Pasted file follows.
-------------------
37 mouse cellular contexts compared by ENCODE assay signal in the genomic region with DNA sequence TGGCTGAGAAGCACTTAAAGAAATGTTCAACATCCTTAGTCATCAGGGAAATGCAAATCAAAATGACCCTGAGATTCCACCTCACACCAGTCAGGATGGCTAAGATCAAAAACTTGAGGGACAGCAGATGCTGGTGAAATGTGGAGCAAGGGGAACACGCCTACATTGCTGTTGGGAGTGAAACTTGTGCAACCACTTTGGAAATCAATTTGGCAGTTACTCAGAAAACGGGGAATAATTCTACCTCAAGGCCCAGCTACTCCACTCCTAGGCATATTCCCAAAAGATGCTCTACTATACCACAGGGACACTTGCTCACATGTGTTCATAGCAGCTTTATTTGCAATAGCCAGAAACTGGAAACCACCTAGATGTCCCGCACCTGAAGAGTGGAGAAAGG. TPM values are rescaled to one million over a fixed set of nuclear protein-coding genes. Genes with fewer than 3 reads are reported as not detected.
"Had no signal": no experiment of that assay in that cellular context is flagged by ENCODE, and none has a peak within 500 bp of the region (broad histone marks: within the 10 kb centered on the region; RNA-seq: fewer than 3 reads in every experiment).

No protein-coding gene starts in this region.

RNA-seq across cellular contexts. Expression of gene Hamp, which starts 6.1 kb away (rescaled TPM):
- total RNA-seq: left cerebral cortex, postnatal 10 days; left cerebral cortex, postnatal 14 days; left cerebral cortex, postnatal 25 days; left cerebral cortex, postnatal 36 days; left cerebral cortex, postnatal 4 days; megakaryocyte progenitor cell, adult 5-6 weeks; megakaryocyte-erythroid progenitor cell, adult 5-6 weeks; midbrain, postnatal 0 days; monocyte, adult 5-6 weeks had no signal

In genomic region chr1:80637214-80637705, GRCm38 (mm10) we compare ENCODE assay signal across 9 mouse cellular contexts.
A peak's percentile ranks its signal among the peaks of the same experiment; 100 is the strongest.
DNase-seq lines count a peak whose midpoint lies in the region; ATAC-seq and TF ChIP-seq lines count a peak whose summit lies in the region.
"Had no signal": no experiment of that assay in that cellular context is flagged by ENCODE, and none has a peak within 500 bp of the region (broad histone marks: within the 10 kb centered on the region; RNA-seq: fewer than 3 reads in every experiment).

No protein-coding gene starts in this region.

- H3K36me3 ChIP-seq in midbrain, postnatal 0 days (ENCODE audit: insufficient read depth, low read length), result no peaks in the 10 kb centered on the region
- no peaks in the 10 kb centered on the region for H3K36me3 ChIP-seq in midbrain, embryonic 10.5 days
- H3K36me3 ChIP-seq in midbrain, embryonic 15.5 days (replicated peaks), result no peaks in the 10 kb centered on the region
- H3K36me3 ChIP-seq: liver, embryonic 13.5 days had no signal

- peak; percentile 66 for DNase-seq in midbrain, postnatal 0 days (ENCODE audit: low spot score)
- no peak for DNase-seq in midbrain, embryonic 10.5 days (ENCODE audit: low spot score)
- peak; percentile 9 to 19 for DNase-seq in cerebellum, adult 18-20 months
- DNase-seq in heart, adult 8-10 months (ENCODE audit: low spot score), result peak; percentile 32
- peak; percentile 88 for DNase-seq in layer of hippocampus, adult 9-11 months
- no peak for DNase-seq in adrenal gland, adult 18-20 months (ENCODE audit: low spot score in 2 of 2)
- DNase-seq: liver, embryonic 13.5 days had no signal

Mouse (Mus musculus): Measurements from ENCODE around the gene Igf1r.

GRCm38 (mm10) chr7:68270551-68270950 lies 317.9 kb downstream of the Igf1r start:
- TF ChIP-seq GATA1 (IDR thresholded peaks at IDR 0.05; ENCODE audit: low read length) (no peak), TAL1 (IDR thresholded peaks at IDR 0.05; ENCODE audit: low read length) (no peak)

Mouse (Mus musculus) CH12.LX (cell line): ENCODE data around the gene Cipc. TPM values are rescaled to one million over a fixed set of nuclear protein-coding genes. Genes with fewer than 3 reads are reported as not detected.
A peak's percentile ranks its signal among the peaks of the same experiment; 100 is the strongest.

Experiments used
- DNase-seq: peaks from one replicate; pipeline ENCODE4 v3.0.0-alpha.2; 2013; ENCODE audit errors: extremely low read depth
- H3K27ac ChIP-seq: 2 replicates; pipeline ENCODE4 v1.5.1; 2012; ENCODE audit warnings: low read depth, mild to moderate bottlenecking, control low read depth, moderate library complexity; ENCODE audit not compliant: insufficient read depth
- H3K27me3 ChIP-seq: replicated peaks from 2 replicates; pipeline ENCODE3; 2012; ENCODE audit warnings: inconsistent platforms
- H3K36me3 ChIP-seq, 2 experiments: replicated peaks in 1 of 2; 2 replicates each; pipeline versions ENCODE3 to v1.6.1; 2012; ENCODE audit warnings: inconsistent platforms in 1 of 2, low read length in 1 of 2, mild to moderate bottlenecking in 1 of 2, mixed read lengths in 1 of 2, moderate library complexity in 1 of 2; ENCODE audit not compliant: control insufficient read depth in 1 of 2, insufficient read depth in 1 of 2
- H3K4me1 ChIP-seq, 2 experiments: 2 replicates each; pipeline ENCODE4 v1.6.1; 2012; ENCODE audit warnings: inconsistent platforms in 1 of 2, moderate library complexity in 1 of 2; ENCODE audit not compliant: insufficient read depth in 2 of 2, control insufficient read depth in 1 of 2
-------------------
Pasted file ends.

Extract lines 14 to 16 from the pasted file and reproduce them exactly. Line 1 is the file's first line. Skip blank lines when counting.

- H3K36me3 ChIP-seq: liver, embryonic 13.5 days had no signal

- peak; percentile 66 for DNase-seq in midbrain, postnatal 0 days (ENCODE audit: low spot score)
- no peak for DNase-seq in midbrain, embryonic 10.5 days (ENCODE audit: low spot score)